Ideally I am looking for a doctor who will take time to look at my reports and give me his advice on how to proceed.
I have decent PPO insurance and willing to pay for concierge medicine (this seems to be focused more on internal medicine). I live in Los Angeles. Will be grateful for your help.
The best referrals come from people in the health care system. Nurses know who the good docs are and those that are not (equally important). I never put much weight on personal referrals although they are more helpful that online ratings which I never find helpful. Referrals by your PCP may or may not be good, depending upon his objective which may be to drive business to his golfing buddy or he may be pressured to direct patients to doctors within their practice whether they are good or not. I have had mixed success with PCP referrals.

Charlotte Magazine does an annual survey of docs in our area which is based upon ratings by docs in our area. They break ratings down into specialty areas. I have found that survey to be very helpful in searching for new docs. There may be an equivalent survey in LA and, if so, it could be helpful.

OldBallCoach
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Re: Help me choose a pulmonologist

Post by OldBallCoach » Fri Jan 03, 2020 10:45 am

If you have the means I would get on a plane and go to the Mayo Clinic...they are usually pretty easy to work with insurance wise and they seem to get things figured out really fast. A close friend of mine went there with a very complicated issue ( Amylodosis ) and Mayo had it figured out and him back in treatment back home faster than he could even get an appt with the usual docs back home. Wish you all the best in your recovery friend.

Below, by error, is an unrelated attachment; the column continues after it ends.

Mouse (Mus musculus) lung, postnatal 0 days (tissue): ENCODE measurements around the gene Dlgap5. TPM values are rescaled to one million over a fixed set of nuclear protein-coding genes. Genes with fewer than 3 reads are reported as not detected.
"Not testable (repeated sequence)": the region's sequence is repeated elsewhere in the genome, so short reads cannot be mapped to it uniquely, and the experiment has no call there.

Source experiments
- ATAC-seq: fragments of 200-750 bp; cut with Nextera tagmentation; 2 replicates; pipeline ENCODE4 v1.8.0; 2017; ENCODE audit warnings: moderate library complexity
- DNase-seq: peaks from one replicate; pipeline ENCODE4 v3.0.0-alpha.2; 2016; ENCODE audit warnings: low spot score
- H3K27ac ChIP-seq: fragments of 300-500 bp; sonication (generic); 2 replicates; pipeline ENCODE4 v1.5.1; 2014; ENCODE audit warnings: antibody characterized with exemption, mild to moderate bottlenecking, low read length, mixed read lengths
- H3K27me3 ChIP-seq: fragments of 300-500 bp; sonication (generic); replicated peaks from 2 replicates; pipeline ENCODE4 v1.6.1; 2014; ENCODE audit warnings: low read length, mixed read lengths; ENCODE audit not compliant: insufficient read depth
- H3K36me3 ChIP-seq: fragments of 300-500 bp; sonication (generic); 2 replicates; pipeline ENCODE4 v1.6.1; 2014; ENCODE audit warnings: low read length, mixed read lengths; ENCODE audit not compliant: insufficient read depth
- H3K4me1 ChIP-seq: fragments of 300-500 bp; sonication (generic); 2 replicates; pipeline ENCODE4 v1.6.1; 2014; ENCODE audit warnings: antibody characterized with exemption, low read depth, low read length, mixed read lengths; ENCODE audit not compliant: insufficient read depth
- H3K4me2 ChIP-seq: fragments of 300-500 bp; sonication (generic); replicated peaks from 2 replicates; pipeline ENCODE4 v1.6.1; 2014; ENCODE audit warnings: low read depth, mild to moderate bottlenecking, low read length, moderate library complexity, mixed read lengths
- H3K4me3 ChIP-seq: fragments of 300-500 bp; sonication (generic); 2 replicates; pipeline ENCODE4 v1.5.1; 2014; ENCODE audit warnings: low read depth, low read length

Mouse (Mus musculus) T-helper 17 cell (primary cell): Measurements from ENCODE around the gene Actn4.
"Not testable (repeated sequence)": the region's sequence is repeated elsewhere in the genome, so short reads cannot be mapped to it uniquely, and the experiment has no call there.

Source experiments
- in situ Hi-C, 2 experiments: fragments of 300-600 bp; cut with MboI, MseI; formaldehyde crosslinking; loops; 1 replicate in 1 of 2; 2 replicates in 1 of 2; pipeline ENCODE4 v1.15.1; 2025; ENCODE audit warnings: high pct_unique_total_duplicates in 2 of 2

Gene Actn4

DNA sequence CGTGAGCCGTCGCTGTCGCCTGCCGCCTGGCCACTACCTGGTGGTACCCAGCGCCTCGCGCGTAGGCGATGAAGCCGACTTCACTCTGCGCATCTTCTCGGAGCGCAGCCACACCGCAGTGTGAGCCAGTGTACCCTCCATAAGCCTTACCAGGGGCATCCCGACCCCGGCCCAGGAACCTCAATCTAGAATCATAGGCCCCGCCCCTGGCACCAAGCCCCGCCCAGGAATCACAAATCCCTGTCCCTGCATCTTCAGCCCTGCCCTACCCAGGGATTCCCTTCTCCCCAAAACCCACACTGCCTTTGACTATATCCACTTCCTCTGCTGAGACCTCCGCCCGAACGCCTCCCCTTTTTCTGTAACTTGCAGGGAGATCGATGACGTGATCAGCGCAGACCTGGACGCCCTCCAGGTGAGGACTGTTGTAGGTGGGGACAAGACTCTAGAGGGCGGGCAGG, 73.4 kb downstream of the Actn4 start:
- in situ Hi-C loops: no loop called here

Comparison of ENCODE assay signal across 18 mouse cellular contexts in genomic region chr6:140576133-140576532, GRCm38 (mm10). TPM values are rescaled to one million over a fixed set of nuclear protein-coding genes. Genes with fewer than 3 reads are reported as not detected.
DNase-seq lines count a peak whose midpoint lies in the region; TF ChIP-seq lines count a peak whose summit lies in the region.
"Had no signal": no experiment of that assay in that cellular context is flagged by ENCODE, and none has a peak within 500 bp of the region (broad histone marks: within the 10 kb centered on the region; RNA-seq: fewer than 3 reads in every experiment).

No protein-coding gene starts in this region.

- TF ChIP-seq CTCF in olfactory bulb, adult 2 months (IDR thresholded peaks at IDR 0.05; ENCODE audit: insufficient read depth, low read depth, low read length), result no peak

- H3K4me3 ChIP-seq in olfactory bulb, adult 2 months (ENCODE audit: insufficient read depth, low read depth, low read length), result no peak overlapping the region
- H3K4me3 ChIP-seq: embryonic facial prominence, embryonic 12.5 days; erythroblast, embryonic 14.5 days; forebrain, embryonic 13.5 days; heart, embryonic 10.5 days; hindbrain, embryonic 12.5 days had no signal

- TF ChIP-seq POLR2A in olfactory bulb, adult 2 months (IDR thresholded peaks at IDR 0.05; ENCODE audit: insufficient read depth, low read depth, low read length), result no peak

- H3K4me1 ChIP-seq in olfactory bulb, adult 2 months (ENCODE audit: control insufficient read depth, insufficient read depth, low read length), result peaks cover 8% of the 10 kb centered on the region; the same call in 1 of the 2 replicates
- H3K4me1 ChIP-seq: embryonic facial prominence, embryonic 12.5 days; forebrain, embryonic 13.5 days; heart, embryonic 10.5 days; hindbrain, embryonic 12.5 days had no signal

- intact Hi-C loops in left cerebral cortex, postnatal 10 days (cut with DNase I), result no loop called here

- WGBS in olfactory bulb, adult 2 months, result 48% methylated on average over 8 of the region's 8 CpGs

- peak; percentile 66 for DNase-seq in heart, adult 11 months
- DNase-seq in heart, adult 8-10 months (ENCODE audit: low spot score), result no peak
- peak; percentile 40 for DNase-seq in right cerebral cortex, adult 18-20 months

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Re: Help me choose a pulmonologist

Post by Broken Man 1999 » Fri Jan 03, 2020 4:22 pm

I have always used my PCP of 20 years for referrals for any specialists. We could call the specialists, and get an appointment almost immediately by mentioning my PCP.

Most of my specialists have long-term relationships with me, a couple nearly as long as my PCP.

OP, if you feel rushed with your doctors, replace them. That is inexcusable if you aren't getting your needs met. If you can't develop a comfortable, trusting relationship with your doctors, move on. I couldn't use a doctor like you have described. Trust is extremely important to me.

I am very respectful of all my doctors when it comes to their time. But they more often than not choose to chew the fat with me when I show up in their office. Only one specialist is not in a single doctor practice, so there is no one looking over their shoulders with a stop-watch.

Broken Man 1999
“If I cannot drink Bourbon and smoke cigars in Heaven then I shall not go. " -Mark Twain

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WeMigr8
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Re: Help me choose a pulmonologist

Post by WeMigr8 » Fri Jan 03, 2020 4:48 pm

Check with the staff at the Pulmonary Rehab programs... THEY know who the good ones are! Best wishes!

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dm200
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Re: Help me choose a pulmonologist

Post by dm200 » Fri Jan 03, 2020 5:09 pm